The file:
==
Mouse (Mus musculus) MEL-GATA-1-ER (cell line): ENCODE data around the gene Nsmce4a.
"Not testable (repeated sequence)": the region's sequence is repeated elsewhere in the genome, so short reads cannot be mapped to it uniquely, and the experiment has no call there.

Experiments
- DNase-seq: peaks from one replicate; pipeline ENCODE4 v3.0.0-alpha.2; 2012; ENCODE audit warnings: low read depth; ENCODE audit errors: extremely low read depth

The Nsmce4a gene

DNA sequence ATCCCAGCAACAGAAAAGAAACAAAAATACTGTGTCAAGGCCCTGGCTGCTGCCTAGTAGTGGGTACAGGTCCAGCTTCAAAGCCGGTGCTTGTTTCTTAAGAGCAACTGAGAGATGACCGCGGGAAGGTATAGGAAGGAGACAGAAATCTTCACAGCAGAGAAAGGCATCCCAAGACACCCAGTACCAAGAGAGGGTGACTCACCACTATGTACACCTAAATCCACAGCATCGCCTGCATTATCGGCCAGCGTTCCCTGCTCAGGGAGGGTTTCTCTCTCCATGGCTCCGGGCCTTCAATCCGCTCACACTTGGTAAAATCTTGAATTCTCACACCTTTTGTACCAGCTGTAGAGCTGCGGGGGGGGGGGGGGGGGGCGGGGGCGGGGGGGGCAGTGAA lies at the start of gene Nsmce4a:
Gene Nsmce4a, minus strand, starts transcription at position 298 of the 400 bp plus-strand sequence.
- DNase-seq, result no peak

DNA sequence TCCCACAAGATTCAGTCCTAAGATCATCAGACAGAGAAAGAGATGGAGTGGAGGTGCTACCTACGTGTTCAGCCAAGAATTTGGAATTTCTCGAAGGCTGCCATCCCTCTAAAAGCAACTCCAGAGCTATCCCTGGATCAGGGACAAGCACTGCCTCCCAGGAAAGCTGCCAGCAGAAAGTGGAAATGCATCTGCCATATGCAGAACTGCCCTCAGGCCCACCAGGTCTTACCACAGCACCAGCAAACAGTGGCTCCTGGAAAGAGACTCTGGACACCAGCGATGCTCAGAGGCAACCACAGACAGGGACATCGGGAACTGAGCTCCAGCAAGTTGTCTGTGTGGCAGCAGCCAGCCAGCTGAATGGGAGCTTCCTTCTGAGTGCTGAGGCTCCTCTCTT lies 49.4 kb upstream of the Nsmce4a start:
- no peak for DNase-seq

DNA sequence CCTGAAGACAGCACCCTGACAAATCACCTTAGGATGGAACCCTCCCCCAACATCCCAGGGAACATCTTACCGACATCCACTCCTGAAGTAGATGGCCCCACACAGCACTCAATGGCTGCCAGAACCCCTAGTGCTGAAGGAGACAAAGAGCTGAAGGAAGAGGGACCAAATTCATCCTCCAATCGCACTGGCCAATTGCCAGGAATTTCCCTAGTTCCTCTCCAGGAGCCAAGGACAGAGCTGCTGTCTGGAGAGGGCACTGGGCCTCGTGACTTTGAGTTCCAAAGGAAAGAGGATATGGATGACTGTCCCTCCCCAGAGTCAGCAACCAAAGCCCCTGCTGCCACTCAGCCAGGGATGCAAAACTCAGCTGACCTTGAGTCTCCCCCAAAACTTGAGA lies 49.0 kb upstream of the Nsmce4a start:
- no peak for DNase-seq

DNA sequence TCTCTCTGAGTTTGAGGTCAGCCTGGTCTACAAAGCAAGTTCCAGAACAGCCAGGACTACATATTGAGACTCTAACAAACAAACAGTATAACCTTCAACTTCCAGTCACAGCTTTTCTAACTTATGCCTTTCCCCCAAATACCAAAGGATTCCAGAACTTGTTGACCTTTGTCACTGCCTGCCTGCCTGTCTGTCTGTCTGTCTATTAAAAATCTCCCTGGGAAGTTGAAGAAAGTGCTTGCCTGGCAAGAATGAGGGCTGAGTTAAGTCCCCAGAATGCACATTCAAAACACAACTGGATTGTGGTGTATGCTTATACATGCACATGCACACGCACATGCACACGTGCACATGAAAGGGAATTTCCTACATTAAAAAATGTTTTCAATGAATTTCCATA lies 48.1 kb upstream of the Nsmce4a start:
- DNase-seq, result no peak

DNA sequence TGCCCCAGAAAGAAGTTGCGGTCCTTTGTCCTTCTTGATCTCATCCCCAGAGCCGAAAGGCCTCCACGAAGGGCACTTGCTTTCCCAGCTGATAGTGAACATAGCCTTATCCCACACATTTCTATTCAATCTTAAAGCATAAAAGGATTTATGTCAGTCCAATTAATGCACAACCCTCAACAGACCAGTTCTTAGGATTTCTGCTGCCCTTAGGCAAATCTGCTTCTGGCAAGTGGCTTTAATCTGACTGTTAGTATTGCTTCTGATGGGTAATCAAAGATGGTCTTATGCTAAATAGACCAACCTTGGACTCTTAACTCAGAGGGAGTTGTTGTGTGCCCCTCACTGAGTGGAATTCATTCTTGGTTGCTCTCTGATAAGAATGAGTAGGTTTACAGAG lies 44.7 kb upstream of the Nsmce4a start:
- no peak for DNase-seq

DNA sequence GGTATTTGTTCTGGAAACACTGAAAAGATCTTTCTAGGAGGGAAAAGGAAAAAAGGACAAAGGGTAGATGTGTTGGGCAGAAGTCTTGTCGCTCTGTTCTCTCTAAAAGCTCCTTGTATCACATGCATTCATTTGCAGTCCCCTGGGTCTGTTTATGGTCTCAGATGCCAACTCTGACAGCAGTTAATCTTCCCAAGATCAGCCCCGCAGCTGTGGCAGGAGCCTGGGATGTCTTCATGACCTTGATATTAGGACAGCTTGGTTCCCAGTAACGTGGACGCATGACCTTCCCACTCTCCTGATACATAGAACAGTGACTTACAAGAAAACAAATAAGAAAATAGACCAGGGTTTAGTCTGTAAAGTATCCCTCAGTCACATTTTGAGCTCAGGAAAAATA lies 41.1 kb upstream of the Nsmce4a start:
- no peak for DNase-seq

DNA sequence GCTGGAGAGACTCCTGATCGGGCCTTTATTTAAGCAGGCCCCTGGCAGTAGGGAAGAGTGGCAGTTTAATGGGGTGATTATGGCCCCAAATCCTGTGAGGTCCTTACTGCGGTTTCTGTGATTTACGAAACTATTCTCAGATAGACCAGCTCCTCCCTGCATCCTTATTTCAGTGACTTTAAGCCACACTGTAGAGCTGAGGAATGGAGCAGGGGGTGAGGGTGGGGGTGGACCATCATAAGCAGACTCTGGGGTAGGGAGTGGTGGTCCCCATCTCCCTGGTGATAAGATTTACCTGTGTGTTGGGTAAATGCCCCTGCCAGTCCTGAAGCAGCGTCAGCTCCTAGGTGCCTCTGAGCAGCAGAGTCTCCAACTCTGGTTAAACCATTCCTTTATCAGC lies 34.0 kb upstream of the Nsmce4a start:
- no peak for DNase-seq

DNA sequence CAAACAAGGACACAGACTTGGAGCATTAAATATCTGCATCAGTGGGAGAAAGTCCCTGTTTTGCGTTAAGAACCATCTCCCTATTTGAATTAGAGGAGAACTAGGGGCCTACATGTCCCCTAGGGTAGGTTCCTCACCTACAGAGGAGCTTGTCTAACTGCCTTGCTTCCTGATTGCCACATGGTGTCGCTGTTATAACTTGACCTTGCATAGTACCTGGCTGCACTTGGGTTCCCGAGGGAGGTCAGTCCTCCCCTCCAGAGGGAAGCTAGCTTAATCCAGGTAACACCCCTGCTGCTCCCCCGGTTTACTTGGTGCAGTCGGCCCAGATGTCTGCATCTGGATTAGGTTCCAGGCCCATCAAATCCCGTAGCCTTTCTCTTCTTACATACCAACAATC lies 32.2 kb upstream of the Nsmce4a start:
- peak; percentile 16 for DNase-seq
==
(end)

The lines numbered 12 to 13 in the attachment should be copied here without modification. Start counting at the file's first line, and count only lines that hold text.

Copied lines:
- no peak for DNase-seq

DNA sequence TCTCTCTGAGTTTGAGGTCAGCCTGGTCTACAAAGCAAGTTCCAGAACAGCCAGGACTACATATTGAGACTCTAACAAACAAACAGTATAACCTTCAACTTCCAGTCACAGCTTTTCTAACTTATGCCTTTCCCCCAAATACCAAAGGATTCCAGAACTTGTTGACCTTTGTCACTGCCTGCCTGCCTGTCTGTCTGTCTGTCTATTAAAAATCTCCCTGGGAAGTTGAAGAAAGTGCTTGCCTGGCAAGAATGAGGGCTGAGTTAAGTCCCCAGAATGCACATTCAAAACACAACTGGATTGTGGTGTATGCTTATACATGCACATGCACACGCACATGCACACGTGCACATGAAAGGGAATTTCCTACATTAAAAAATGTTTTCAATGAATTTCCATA lies 48.1 kb upstream of the Nsmce4a start: